Friday, March 15, 2013
Fiction Features: What is Steampunk?
By Jacob Donley
Five years ago, I’d never heard of Steampunk. As the sub-genre has increased dramatically over the years, I've heard more and more, and all of it has been positive.. While listening to The Dead Robots' Society podcast, in episode 175 with author Philippa (Pip) Ballantine as a guest, the DRS crew talk with Pip about "What is Steam punk?" I have the book STEAMPUNK , edited by Ann and Jeff Vandermeer. I haven't been able to wrangle the time to sit down and read it quite yet, but while doing a homework assignment for school, I took the time to open a new tab on my browser and steer to one of her sites, The Ministry of Peculiar Occurrences . One of the pages on the site leads you to one titled, What is Steampunk ? , which has all kinds of information for anyone who is interested in learning more about this genre of writing. I've always been interested in the ways that cultures are built, and it appears, according the website already mentioned, that a lot revolves around what if all of the devices that we enjoy today were powered by steam? This includes airplanes, whatever they would look like if powered by some kind of steam engine, all the way down to a child's toy that in our society might run off batteries. That covers the steam portion in perhaps the broadest sense of the notion. To me, that is a great and interesting take on an amalgam of science fiction and fantasy. It's a steam powered world and the writer has control of the vent release mechanism. Brilliant!
But...where does the punk come into this equation? According to The Ministry of Peculiar Occurrences view on the "punk" in Steampunk, punk is going against the convention of that society’s norms. "That makes sense," you might say, but apparently, people have different views on this since the genres emerging popularity. It's becoming commercialized and much of the punk attitude that made it appealing in the first place is beginning to be washed out. In a sense, it is much the same as what happened to punk music as it became more popular. In the music scene, there is the "original punk" that arose in the late '70's and into the 80's and there is today's punk, which some bands were able to keep that edge of "going against THE MAN". However, a growing number of bands, many people believe, have gone commercial and would be better labeled as pop-punk. Many original writers in the Steampunk movement have probably seen this and would like to label these writers into a different genre I like to call, Steampop. Of course that is my opinion as an outsider to the movement itself.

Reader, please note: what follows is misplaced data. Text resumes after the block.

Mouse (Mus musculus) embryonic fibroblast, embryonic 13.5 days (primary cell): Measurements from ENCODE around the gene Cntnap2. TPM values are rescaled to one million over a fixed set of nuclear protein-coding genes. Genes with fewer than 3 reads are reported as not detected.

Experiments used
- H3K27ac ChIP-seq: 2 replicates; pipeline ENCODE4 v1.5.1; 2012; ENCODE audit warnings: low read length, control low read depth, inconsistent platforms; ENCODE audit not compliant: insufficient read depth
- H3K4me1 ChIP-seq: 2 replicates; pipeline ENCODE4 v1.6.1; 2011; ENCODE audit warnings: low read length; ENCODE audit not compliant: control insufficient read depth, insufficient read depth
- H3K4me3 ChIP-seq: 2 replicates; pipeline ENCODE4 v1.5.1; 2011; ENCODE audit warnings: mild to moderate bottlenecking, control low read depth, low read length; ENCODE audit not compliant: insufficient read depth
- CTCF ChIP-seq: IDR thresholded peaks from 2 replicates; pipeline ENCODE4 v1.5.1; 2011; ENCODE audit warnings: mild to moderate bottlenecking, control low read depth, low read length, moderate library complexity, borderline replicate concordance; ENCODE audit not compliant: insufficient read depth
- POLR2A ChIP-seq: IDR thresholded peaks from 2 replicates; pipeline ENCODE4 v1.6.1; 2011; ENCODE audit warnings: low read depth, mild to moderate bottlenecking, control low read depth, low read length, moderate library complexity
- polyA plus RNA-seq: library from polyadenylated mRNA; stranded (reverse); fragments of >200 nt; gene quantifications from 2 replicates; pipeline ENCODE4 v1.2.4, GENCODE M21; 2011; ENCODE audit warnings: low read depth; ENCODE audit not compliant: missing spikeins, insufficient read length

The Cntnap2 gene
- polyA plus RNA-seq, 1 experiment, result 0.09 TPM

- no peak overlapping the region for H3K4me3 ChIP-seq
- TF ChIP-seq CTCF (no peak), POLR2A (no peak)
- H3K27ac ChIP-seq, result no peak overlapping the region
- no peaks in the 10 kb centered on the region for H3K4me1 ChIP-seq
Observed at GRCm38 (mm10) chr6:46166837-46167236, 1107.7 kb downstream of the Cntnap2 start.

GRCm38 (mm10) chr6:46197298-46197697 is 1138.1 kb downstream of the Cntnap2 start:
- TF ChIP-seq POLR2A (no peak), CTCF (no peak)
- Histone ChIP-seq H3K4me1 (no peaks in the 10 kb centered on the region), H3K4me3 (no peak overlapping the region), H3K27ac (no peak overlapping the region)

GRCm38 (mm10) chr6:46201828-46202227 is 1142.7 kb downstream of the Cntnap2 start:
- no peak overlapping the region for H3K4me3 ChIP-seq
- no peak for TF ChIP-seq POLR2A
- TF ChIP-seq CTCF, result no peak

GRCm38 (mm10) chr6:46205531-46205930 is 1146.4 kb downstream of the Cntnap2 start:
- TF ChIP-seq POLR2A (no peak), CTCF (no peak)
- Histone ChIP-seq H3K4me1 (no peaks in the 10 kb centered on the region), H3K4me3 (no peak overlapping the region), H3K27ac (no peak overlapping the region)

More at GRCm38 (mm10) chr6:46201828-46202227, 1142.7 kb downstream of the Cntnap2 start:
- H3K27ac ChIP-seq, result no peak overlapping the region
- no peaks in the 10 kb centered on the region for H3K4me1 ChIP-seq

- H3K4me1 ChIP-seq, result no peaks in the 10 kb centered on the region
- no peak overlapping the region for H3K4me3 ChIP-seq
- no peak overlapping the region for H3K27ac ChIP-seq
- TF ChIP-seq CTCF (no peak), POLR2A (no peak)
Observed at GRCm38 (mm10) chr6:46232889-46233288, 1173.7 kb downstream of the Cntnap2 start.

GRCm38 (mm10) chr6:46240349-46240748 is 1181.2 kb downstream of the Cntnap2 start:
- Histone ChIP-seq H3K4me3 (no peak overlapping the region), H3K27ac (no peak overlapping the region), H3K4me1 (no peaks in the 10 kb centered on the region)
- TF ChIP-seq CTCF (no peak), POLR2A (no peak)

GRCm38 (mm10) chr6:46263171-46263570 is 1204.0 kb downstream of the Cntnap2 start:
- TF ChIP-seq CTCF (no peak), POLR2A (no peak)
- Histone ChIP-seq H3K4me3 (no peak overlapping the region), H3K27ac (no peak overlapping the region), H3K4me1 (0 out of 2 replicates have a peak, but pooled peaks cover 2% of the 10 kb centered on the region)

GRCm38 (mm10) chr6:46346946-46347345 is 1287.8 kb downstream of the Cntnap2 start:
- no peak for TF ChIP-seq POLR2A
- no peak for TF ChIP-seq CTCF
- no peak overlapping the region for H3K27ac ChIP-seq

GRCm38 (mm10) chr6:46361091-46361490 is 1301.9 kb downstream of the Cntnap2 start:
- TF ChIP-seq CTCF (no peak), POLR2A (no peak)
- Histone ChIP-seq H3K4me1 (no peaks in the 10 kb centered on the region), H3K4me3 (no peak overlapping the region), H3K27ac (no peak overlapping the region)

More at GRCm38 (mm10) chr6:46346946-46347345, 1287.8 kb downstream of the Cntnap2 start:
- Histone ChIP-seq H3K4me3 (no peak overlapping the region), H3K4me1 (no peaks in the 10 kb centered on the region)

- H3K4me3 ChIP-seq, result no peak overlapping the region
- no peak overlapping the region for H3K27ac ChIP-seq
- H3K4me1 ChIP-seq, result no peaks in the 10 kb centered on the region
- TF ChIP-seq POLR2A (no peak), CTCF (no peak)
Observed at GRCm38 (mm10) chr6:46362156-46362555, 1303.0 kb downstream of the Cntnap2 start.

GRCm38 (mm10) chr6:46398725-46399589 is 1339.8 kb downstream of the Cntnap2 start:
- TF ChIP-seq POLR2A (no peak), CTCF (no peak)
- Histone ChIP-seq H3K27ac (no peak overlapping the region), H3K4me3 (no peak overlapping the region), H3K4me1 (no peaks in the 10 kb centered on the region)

If you would like more information on Steampunk, I would recommend going to the "What is Steampunk?" link listed above.